DIY Potting Mix Soil Blocks

DIY Ideas
Soil Blocks Diy

Many people love to start their own seeds, often using the ones saved from the previous season. This is a good alternative to buying small plants already growing at the garden centers. Starting your plants from seeds can be fun, creative and it gives you more control over the process and the final product, namely, the plants you will grow in your home or garden.

However, in order to keep this process fun and successful, it's important to be organized. It's important to buy, store and keep all the materials used for propagation and to have them ready when the time comes to start your plants from seeds. Some of the essential materials you'll need are small pots, trays, flats, rooting cubes, and more.

You will also need a good potting mix or a started medium. This is where things always get messy. The soil gets everywhere and it makes the process messy and difficult to clean. Not to mention it's often tedious to work with a potting mix. Working with soil also leads to frequent confusion on mixing the wrong types of soils together.

For these reasons, preparing your own starter blocks for seeds is a good technique to organize the whole process. By having the starter blocks ready, you will make the process faster and you will have readily-available soil for planting the seeds. It minimizes the mess and makes the whole process very organized.

How to Prepare Your Own Soil Blocks?

Before you start, it's important to set up a clean work area. It's best to choose a hard surface such as a concrete slab. You will use it to dump your mix. You also need another area to keep your trays and blocks once you made them.

To make your starter blocks, you will need a potting mix, water and a block maker.

To prepare your starter blocks:

  1. Dump the soil mix on the hard surface. This will be your main work area to prepare the blocks.
  2. Wet the soil mix. This is a very important step, so be careful. Most people don't add enough water initially, which is a mistake. You want the mix to be thoroughly most. Don't be afraid to add lots of water. You want a really moist mix, with almost dripping water. This will make it easier to work with and it's better for the soil itself.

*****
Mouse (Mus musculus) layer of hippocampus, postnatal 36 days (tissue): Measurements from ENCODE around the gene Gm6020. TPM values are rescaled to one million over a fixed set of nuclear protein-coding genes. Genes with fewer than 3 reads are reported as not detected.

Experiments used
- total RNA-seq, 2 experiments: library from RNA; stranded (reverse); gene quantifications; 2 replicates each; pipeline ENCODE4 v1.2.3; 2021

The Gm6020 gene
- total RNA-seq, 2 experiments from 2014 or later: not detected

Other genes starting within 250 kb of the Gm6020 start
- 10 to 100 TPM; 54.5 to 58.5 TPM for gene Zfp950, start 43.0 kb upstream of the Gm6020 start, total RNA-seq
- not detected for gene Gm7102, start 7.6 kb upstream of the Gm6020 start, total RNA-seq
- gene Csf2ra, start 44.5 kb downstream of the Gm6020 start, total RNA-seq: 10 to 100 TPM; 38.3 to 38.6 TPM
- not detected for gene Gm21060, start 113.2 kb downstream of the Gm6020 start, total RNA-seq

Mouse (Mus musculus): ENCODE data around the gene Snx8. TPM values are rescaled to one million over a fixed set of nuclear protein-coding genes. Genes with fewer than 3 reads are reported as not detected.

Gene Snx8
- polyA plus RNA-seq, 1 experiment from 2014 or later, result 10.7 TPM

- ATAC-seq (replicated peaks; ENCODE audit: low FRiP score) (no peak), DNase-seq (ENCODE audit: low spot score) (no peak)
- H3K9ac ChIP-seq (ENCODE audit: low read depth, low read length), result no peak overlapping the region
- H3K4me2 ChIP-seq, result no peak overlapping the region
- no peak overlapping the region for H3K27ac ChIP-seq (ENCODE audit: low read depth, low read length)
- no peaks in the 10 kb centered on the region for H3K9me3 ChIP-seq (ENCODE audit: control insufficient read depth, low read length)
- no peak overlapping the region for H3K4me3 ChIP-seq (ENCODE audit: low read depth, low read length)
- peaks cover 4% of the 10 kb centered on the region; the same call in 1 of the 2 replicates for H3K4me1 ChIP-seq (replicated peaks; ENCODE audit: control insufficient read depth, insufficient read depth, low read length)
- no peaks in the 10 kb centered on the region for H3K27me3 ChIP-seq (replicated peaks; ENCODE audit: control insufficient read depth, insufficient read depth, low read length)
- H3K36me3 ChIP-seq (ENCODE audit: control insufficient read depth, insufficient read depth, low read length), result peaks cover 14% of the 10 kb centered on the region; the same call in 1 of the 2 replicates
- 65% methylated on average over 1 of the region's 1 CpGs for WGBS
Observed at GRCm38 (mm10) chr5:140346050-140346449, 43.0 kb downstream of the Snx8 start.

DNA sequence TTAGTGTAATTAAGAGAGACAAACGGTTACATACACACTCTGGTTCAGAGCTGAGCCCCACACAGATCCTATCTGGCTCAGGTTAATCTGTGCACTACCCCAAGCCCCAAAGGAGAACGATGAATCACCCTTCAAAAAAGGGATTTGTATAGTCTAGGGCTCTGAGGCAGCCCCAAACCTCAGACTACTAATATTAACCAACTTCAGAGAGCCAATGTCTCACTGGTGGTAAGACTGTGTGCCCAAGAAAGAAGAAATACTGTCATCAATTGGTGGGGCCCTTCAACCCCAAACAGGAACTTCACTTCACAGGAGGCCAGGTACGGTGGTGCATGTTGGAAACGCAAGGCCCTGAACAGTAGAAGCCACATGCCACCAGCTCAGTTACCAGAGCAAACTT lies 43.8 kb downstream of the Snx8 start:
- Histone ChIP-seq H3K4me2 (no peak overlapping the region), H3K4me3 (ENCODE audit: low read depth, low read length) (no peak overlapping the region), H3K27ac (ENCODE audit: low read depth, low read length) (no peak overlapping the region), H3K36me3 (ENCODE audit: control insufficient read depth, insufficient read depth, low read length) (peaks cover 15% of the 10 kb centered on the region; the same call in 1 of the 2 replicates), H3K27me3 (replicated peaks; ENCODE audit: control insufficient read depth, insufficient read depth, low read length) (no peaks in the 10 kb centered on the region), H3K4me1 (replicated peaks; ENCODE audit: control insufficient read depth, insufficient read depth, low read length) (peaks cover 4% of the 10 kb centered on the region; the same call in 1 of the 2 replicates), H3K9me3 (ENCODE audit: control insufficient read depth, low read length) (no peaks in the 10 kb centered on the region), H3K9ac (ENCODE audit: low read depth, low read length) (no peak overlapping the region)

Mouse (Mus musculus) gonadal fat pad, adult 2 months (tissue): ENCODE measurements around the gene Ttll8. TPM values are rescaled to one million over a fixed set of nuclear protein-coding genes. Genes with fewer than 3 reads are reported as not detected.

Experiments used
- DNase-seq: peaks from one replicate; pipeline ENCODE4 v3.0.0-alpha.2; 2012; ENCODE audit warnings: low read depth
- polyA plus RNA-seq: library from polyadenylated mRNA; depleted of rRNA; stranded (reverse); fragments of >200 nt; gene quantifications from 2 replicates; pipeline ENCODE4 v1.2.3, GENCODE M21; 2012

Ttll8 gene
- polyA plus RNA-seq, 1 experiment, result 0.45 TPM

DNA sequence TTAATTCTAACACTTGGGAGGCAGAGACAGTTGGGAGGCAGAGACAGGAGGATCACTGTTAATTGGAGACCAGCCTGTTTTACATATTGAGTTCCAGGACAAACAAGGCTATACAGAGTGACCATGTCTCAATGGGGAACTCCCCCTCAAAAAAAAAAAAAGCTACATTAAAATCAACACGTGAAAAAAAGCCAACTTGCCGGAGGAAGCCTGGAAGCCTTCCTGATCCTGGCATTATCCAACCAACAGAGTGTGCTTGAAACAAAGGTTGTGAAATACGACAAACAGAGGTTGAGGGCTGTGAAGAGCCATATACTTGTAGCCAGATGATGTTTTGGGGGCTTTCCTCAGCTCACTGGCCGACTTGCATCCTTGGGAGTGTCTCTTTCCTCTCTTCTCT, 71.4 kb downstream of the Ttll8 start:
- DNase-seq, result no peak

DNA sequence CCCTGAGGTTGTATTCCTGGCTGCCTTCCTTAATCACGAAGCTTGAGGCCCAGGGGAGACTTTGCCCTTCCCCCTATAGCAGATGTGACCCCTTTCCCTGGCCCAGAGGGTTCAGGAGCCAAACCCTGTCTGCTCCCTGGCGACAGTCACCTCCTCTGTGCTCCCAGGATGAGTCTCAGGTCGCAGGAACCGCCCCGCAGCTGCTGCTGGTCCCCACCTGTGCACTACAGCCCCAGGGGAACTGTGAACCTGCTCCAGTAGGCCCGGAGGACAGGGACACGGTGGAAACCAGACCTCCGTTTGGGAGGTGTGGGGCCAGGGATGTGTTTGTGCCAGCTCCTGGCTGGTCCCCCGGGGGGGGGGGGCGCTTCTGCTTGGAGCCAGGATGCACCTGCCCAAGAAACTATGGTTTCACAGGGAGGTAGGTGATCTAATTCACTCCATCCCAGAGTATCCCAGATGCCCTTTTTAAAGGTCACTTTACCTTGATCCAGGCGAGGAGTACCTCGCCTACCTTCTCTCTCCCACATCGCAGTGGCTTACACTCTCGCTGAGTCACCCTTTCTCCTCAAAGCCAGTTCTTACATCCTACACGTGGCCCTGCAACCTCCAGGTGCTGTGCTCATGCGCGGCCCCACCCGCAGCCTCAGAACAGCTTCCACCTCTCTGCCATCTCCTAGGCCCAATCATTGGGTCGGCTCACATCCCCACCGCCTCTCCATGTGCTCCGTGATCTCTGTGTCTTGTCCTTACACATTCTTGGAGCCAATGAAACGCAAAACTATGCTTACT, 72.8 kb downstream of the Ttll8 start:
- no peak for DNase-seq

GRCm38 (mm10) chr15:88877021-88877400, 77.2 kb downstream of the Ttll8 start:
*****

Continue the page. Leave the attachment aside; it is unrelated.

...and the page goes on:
3. Crate a large pile of the wetted mix. To determine the right size, take a look at your block maker. The pile should be about one inch taller than the maker.
  4. Carefully, place the plunger into the cylinder of the block maker. If done correctly, the eye should come through the top towards you. It means it's positioned in the right way and ready for the next step.
  5. Dip the whole blocker in water.
  6. Ram the blocker (bottom first) into the soil mix, until it hits the hard surface below. Make a few twists and turns to make sure it's really making contact with the surface.
  7. Add the soil mix. Pack the soil lightly but firmly in the plunger. This will "seat" the soil in the blocker.
  8. Carefully, pull the blocker with the soil out of your pile of soil mix.
  9. This step is very important and should be done gently. Lift the blocker and the soil should stay inside. If it falls out, try again. Gently twist and tilt the blocker as you lift it. In case the soil won't stay on the blocker, add a bit more water and pack the soil harder, then try again.
  10. Place the blocker with the soil bottom down in your tray. Carefully, using one hand, press down with the eye bolt. Gently rise the cylinder with the other hand. Twist the cylinder as it rises to make the process easier.
  11. This should produce a nice, compacted soil block on your tray. Another advantage is that the eye bolt and nuts will leave a good depression to place your seeds.

Continue until you make all of the blocks. This is how you'll have the starter blocks prepared and ready for planting.

To plant the seeds, place them inside the block depression and then cover them lightly with a bit of a soil mix. Keep the blocks moist and water them daily. When the seeds sprout, simply remove the lid from the container. Depending on the plant, it usually takes about 2 to 4 weeks for the sprouts to grow large enough to be transplanted. During transplanting, handle the blocks with care. Use a spatula to lift the blocks out of the tray and move the seedlings to their new home.

Photo credit: cheeses

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